There is a very wide range of organisations offering EVS opportunities. What they all have in common is a non-profit cause and the aim to contribute to strengthening social cohesion and promote active citizenship. The best starting point for your search for an interesting project is the database of EVS accredited organisations. In this database you can find all the organisations who are able to employ an EVS-volunteer. You should know in what sector you would like to work, or else the offer can be overwhelming. In the research options, you can choose between many different organisation topics, such as ‘EU citizenship, EU awareness and democracy’ or ‘rural development and urbanisation’. You then get a list of organisations which offer opportunities in that field of work. This way you can form an idea of which kind of project you would like to support. If you already have a country of destination in mind, you can further limit the search results. Normally the organisations have running projects for which they regularly seek new volunteers, but it is possible as well to discuss starting your own project.

You can also take a look in the database of volunteering opportunities, which shows running projects from EVS accredited organisations that are at this moment actively looking for new volunteers. However, the offer here is much smaller, because it is a new database and many organisations are not using it yet.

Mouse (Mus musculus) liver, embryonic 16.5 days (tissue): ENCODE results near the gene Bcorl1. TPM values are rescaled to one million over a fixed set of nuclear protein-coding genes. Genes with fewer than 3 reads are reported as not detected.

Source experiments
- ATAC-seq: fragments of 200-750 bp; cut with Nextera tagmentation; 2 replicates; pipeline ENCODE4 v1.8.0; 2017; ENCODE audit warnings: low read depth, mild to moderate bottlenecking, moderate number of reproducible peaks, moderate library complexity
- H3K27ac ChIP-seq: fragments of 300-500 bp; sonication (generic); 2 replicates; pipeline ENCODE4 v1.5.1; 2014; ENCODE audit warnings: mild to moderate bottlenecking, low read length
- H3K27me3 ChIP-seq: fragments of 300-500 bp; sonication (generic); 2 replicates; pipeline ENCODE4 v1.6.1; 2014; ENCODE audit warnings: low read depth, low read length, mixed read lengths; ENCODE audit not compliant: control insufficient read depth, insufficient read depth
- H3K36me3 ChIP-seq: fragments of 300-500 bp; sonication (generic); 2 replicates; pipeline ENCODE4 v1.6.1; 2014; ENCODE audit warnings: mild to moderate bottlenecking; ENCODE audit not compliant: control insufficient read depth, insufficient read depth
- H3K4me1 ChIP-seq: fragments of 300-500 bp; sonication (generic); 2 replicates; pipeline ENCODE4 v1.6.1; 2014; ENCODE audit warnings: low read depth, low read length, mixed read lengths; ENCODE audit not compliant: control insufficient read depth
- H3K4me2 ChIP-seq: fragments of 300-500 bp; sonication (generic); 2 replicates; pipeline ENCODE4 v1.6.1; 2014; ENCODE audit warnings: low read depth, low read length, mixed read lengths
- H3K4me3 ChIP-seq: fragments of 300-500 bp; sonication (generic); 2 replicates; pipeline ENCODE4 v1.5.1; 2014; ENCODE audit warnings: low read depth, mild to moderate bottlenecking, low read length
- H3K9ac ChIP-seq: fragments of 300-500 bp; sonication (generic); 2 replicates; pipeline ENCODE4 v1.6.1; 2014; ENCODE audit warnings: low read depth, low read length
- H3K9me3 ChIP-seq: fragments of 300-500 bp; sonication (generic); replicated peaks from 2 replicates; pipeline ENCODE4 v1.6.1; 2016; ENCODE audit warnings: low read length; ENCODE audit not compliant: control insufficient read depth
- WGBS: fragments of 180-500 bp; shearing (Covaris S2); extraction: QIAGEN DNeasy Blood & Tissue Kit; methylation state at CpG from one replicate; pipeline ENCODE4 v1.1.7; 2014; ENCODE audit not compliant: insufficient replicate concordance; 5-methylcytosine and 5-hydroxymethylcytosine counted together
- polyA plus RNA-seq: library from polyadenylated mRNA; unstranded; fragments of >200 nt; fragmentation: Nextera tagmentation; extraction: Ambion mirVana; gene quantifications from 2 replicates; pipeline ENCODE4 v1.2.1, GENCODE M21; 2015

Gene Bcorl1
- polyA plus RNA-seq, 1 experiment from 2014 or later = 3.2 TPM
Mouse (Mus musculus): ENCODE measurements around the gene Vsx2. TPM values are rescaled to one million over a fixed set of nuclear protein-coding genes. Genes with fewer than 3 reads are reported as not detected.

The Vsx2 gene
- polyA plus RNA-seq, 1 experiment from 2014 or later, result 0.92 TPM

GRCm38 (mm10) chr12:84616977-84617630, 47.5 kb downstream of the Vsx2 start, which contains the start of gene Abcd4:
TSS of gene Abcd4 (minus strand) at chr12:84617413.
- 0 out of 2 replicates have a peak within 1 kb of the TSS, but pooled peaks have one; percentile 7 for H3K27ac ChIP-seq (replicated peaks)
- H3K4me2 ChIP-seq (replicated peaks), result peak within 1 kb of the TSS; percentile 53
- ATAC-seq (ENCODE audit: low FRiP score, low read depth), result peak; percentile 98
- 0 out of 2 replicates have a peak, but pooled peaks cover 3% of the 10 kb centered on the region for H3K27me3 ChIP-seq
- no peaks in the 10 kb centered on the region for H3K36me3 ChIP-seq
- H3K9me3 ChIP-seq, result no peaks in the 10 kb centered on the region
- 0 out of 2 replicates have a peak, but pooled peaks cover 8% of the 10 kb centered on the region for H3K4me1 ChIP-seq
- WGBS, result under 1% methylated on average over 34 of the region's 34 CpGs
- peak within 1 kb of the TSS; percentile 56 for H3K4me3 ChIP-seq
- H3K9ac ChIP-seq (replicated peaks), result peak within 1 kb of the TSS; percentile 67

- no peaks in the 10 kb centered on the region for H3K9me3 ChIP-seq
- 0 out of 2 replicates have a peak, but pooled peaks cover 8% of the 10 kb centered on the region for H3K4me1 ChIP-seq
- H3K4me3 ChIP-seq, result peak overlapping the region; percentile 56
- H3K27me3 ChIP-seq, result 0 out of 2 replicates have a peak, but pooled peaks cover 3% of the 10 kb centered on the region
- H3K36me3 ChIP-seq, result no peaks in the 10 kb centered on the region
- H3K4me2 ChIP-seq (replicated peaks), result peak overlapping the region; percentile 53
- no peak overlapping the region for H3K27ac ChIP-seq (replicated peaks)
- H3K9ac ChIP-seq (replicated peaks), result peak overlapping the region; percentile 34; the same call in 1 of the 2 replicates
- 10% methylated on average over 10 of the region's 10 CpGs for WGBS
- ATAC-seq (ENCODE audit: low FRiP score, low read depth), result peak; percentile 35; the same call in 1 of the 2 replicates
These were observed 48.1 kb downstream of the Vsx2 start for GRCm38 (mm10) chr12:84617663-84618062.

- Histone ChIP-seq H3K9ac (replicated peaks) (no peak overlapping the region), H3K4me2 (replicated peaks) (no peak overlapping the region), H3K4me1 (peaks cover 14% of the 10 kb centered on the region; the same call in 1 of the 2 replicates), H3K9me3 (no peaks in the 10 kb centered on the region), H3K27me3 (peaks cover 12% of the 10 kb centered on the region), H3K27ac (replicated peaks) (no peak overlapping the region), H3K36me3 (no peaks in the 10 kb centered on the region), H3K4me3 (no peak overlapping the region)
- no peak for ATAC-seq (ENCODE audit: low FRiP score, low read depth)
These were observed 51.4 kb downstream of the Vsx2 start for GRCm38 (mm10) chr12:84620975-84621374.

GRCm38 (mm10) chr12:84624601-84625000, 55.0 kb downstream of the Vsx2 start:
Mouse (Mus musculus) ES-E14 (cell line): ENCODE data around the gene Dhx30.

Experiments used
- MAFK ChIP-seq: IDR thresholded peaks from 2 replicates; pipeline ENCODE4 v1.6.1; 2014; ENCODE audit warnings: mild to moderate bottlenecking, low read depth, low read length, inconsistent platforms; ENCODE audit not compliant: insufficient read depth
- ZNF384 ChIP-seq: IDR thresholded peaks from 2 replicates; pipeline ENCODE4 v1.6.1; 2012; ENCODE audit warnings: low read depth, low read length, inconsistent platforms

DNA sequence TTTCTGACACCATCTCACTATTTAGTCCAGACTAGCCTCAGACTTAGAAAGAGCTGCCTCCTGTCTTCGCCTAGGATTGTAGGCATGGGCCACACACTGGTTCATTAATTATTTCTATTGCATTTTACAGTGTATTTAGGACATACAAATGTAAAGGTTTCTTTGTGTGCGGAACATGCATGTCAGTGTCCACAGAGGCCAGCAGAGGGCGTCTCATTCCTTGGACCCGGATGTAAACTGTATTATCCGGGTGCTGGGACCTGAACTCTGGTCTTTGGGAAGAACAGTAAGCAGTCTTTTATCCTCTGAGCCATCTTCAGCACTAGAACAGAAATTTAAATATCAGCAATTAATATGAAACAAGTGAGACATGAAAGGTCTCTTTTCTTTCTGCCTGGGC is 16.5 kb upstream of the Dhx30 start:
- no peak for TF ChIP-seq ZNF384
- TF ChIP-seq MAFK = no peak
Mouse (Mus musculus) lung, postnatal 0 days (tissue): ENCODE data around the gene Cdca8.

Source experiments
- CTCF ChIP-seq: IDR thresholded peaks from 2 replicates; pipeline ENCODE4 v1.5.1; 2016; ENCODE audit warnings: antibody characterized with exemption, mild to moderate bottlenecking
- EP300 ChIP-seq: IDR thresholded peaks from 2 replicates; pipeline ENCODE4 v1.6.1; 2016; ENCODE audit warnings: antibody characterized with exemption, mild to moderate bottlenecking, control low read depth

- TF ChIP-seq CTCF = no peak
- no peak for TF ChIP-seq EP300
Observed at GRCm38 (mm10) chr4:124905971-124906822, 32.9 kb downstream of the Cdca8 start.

How to apply

The process of becoming an EVS volunteer can seem a bit obscure. You will need to contact at least two organisations: a sending organisation and a receiving organisation. The sending organisation, from the country you are resident in, is in charge of sending you abroad and organising all practical arrangements. The receiving organisation, in charge of hosting the activity, is the one you will be working for. In some cases there can be even a third organisation: a coordinating one. This is the case when the receiving organisation uses another organisation to select the volunteers and provide the practical support, like organising trainings and paying you your monthly grant for long-term projects.

This can sound confusing, but it is in fact very simple. It may be so that you happen to be member of a local youth organisation that is accredited for sending out EVS volunteers, such as a scouts organisation. If not, you can simply contact your Erasmus+ national agency which will then put you in contact with a general sending organisation accepting everyone who is motivated to do an EVS. As soon as you have arranged this, you can start to contact receiving organisations from the database and send out applications. As a matter of fact, you can also already do this before having a sending organisation, but in most cases you will get the reply that only candidates with sending organisations will be considered.